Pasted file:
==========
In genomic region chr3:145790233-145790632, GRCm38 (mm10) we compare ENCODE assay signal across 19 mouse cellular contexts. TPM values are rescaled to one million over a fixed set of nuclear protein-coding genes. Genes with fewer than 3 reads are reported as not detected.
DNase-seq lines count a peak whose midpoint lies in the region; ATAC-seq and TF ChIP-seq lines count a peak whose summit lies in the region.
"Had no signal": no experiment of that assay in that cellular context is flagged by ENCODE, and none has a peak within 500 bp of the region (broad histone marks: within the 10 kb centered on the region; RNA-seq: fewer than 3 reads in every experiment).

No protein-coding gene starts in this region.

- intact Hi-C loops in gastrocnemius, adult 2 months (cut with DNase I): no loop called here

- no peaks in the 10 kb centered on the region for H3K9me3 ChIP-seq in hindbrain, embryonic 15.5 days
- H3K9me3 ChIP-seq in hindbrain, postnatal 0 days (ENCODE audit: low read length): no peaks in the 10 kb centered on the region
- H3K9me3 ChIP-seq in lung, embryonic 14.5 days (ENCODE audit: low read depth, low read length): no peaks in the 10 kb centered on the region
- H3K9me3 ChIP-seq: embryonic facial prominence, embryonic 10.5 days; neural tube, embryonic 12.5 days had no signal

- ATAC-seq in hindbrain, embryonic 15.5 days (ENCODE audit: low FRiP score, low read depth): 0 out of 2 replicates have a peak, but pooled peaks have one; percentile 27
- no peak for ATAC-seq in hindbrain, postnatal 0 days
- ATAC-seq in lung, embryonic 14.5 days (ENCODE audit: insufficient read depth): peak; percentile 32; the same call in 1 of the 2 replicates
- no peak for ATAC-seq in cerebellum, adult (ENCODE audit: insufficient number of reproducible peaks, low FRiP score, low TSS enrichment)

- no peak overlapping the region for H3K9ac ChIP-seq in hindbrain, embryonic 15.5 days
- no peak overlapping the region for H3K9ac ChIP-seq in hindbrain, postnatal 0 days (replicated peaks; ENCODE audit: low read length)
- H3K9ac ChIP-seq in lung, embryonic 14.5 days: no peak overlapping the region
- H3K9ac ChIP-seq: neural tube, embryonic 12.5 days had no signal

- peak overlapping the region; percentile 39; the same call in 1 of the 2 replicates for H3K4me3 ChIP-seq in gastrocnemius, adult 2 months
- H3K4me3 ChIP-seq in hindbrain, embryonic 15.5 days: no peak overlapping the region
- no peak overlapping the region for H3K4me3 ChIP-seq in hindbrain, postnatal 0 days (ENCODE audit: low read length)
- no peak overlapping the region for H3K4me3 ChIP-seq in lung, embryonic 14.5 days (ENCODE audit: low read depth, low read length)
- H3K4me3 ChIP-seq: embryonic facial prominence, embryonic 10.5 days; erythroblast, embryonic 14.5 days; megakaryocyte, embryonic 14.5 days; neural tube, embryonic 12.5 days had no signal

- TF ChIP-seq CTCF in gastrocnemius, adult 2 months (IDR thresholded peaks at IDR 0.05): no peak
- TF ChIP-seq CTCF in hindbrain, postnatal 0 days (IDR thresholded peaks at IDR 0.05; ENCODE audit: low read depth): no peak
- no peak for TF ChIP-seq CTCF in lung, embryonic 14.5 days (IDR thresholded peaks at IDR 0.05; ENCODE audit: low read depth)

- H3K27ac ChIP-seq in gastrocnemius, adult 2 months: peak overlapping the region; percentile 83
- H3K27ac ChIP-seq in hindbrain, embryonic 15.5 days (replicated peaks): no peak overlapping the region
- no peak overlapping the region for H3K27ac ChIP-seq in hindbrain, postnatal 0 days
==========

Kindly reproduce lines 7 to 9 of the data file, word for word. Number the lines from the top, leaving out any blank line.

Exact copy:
- H3K9me3 ChIP-seq in hindbrain, postnatal 0 days (ENCODE audit: low read length): no peaks in the 10 kb centered on the region
- H3K9me3 ChIP-seq in lung, embryonic 14.5 days (ENCODE audit: low read depth, low read length): no peaks in the 10 kb centered on the region
- H3K9me3 ChIP-seq: embryonic facial prominence, embryonic 10.5 days; neural tube, embryonic 12.5 days had no signal